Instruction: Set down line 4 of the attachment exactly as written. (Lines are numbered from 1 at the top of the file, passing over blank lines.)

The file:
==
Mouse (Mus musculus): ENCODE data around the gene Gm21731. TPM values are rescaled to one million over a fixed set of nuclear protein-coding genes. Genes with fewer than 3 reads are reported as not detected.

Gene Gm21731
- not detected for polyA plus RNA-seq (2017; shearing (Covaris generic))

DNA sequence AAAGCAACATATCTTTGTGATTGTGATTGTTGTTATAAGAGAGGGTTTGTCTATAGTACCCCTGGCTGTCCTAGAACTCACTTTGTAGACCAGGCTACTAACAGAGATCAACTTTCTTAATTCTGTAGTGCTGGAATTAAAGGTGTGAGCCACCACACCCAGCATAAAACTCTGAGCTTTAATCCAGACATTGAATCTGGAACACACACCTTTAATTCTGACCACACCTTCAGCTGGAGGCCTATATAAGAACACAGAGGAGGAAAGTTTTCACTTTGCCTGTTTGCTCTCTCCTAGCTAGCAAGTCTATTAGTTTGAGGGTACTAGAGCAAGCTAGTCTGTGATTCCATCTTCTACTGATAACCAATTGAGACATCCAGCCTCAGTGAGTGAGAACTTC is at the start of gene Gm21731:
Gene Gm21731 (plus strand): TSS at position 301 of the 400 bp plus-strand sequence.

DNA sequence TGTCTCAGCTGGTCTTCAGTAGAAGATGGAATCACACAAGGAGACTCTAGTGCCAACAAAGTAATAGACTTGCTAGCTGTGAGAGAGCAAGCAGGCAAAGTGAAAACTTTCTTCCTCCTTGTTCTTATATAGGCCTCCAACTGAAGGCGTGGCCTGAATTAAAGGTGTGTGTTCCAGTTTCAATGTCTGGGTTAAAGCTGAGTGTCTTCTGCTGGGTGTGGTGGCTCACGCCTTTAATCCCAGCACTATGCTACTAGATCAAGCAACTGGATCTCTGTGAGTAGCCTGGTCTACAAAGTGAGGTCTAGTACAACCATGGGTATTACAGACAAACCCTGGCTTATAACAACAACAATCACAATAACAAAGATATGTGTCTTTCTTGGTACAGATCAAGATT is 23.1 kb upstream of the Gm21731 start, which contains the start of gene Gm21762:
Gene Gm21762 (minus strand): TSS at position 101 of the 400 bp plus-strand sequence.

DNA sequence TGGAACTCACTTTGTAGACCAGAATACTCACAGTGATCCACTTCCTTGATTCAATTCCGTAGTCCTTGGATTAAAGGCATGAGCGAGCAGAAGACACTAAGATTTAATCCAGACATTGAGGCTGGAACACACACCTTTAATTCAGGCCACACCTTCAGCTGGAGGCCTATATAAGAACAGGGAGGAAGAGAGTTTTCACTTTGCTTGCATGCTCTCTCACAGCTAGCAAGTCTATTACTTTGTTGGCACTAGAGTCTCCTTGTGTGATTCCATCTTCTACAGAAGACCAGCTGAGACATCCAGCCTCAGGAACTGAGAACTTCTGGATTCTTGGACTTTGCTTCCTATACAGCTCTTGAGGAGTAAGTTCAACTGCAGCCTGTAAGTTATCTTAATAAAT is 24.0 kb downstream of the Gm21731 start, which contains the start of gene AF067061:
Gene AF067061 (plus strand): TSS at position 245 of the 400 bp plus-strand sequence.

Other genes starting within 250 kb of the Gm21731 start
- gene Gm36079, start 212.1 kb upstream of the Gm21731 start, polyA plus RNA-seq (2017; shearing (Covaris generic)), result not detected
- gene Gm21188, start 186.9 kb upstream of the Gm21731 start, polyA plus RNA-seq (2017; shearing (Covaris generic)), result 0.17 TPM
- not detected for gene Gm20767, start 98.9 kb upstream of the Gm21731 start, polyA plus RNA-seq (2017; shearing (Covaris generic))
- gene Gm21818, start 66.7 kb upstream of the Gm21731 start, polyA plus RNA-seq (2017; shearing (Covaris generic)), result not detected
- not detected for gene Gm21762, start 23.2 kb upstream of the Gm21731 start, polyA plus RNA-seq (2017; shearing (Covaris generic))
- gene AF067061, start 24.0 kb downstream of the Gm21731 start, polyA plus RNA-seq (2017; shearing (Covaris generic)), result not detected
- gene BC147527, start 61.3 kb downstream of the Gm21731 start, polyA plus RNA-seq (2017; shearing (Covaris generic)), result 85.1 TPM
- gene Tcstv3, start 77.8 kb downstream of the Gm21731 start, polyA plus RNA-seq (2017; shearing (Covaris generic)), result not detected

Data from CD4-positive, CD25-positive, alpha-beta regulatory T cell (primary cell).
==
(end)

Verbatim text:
DNA sequence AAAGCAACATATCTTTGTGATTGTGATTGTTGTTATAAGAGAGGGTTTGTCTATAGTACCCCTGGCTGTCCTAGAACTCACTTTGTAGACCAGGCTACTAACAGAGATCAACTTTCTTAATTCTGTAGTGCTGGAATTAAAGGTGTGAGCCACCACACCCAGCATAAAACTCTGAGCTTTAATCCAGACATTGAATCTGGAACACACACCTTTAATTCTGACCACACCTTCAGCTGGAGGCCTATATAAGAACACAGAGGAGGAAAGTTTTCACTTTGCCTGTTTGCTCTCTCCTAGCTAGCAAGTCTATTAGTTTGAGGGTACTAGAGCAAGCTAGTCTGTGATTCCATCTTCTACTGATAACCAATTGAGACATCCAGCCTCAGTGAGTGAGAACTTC is at the start of gene Gm21731: